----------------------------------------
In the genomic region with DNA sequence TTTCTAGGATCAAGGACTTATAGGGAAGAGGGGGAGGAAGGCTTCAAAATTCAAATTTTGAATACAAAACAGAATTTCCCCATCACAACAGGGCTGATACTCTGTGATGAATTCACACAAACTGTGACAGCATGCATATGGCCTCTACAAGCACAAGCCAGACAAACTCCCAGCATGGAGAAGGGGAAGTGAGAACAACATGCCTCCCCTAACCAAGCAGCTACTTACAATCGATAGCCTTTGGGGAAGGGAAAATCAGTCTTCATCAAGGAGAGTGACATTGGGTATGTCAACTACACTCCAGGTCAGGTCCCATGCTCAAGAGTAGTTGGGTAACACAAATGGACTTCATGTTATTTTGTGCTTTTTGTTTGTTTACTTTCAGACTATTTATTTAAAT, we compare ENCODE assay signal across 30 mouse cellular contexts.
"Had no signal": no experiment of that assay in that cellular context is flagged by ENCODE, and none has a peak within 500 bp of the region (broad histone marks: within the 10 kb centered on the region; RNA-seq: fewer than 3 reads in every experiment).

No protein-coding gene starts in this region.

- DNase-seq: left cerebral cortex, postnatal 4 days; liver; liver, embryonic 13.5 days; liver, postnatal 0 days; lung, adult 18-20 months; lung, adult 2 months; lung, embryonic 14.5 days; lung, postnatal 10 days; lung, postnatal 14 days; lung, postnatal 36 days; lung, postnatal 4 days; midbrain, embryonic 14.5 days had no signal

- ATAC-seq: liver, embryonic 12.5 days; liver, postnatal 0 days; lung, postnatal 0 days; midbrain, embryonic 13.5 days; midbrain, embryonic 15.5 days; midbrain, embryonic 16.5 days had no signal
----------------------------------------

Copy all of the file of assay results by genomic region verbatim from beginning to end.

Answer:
In the genomic region with DNA sequence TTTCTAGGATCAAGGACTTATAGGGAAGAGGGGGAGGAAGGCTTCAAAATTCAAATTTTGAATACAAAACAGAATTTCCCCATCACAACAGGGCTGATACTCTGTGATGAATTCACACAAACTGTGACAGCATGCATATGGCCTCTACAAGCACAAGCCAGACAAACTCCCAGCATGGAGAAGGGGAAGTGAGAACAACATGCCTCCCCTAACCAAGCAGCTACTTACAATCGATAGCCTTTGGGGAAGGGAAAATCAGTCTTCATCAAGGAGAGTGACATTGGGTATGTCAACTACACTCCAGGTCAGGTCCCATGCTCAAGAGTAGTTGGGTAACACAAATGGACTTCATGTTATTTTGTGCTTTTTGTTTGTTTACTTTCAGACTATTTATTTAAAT, we compare ENCODE assay signal across 30 mouse cellular contexts.
"Had no signal": no experiment of that assay in that cellular context is flagged by ENCODE, and none has a peak within 500 bp of the region (broad histone marks: within the 10 kb centered on the region; RNA-seq: fewer than 3 reads in every experiment).

No protein-coding gene starts in this region.

- DNase-seq: left cerebral cortex, postnatal 4 days; liver; liver, embryonic 13.5 days; liver, postnatal 0 days; lung, adult 18-20 months; lung, adult 2 months; lung, embryonic 14.5 days; lung, postnatal 10 days; lung, postnatal 14 days; lung, postnatal 36 days; lung, postnatal 4 days; midbrain, embryonic 14.5 days had no signal

- ATAC-seq: liver, embryonic 12.5 days; liver, postnatal 0 days; lung, postnatal 0 days; midbrain, embryonic 13.5 days; midbrain, embryonic 15.5 days; midbrain, embryonic 16.5 days had no signal